Just yesterday I came across a very good quote from Met Anthony (Khrapovitsky) of ROCOR in his lectures on the Mystery of Repentance. These words of his on the subject of prelest, or spiritual delusion, are words that are very helpful to keep in mind in the context of the present discussion. This is a condition we should familiarize ourselves with, not so that we can accuse others of it, but in order to ensure that we ourselves are not deceived either by our own experiences or phenomena manifested by others.
"Weak faith and carelessness are expressions of people’s irreligion, but even a pious person is not protected from spiritual sickness if he does not have a wise guide, either a living person or a spiritual writer. This sickness is called prelest, or spiritual delusion, imagining oneself to be near to God and to the realm of the divine and supernatural. Even zealous ascetics in monasteries are sometimes subject to this delusion, but of course, lay people who are zealous in outward ascetic struggles undergo it much more frequently. Surpassing their acquaintainces in feats of prayer and fasting, they imagine that they are seers of divine visions, or at least of dreams inspired by grace. In all events in their lives they see special, intentional directions from God or their Guardian Angel, and then they start imagining that they are God’s elect, and not infrequently try to foretell the future. The Holy Fathers armed themselves against nothing so fiercely as against this sickness — spiritual delusion.
"Prelest endangers a man’s soul if it lurks in him alone; but it is dangerous and imperilling also for the whole of local church life, if a whole society is seized in its grasp, if it makes its appearance anywhere as a spiritual epidemic and the life of a whole parish or diocese is oriented entirely towards it."
I also recently was reading the life of St. Ambrose of Optina and came across the following story which should also cause us to think very soberly about this subject:
”At the end of the 1820’s or beginning of the 30’s, [St.] Leonid [of Optina] visited the Sophroniev Hermitage. At that time Hieroschemamonk Theodosius was living there in seclusion (in the orchard). Many people considered him to be a spiritual man and clairvoyant because he had foretold the War of 1812 and several other occurrences. [St.] Leonid found his state dubious. After speaking with the recluse, the Elder asked him how he was able to foretell the future. The recluse replied that the Holy Spirit made the future known to him; and to the Elder’s question about the manner in which He made this known, he explained that the Holy Spirit appeared to him in the form of some type of dove and spoke to him in a human voice. [St.] Leonid, seeing clearly in this the delusion of the enemy, began to warn the recluse that one should not believe this sort of thing. But the recluse was offended and indignantly retorted to the Elder, ‘I thought that you, like the others, wanted to derive profit from me, but you came to teach me!’ [St.] Leonid withdrew and said to the abbot when he was leaving the Monastery: ‘Watch out for your holy recluse; do not let anything happen to him.’ [St.] Leonid had hardly journeyed as far as Orel when he learned that Fr. Theodosius had hanged himself.”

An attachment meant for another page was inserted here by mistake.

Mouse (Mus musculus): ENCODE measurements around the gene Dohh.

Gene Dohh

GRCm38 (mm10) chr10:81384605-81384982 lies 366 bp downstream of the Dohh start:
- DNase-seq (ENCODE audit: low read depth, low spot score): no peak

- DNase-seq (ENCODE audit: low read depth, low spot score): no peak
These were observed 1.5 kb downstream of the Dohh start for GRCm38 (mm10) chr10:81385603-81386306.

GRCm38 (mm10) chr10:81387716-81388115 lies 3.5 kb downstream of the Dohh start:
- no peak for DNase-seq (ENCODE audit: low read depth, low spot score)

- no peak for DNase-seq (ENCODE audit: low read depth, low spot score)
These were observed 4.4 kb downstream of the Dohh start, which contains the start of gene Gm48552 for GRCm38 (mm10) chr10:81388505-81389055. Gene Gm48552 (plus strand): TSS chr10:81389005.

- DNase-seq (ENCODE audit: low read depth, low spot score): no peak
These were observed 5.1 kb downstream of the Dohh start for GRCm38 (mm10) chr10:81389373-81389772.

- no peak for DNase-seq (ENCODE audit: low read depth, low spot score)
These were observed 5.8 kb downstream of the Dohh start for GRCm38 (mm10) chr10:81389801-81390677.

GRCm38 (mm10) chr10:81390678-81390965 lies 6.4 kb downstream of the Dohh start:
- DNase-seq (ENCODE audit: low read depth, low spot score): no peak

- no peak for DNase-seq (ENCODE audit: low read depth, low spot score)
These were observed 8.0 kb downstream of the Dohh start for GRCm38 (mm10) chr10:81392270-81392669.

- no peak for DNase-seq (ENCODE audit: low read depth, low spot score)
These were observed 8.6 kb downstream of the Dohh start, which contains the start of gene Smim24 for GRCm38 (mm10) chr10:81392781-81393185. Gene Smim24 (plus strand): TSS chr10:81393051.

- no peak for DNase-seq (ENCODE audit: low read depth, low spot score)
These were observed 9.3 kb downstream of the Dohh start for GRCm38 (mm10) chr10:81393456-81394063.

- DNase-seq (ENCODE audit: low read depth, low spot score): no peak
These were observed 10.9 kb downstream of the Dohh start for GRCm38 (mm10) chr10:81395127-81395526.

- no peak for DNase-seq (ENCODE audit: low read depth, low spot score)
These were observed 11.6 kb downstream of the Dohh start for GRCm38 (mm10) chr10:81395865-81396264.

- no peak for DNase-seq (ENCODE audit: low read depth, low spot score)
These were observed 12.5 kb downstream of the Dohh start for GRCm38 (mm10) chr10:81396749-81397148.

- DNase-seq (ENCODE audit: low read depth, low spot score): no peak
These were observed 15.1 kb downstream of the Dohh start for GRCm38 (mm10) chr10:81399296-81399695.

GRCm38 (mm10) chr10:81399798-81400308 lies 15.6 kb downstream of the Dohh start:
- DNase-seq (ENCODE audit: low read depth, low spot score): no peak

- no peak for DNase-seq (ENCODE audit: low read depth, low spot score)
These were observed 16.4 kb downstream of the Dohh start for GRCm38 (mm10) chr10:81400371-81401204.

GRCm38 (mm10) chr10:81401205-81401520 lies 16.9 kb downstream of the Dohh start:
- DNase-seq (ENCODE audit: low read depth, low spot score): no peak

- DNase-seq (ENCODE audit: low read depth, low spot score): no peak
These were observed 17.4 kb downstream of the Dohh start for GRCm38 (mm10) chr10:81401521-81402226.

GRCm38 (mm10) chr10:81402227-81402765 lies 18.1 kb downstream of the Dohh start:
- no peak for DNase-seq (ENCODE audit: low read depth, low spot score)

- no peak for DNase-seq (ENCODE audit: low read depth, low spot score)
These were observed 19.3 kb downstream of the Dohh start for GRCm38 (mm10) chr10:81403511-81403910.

Fr. Theodosius’ arrogant and prideful response to St. Leonid demonstrated his spiritual state, as pride is the chief ingredient of spiritual delusion. This is why Met Anthony (Khrapovitsky) stated in the same article:
”In order to open the eyes of a person who has fallen or is falling into delusion, you must show him examples of this fatal sickness taken from the above-mentioned books, and also of its invariable sign — disturbance and even irritability in the face of accusations.”
Again, I am not attempting to “diagnose” this layperson who is part of the parish in question, but only to point out the importance of sobriety is such cases, and if a hermit who is living a seemingly holy life can fall into such a demonic state, how much more susceptible to deception are those living in the world who are not under strict obedience to a holy elder! People flocked to Fr. Theodosius from all around because his predictions came true. The fact that his “prophecies” came true deceived many into thinking that he had a “true” gift of prophecy from the Holy Spirit, when in fact it was all a deception from the demons.
As a general rule, it seems that unless a person is virtuous and has conquered the passions, unless a person is exceedingly meek and humble in the face of criticism and rebuke, and unless that person is under strict obedience and careful observation by a patristically-minded and discerning spiritual father, we should in all probability flee from them lest we ourselves fall into deception.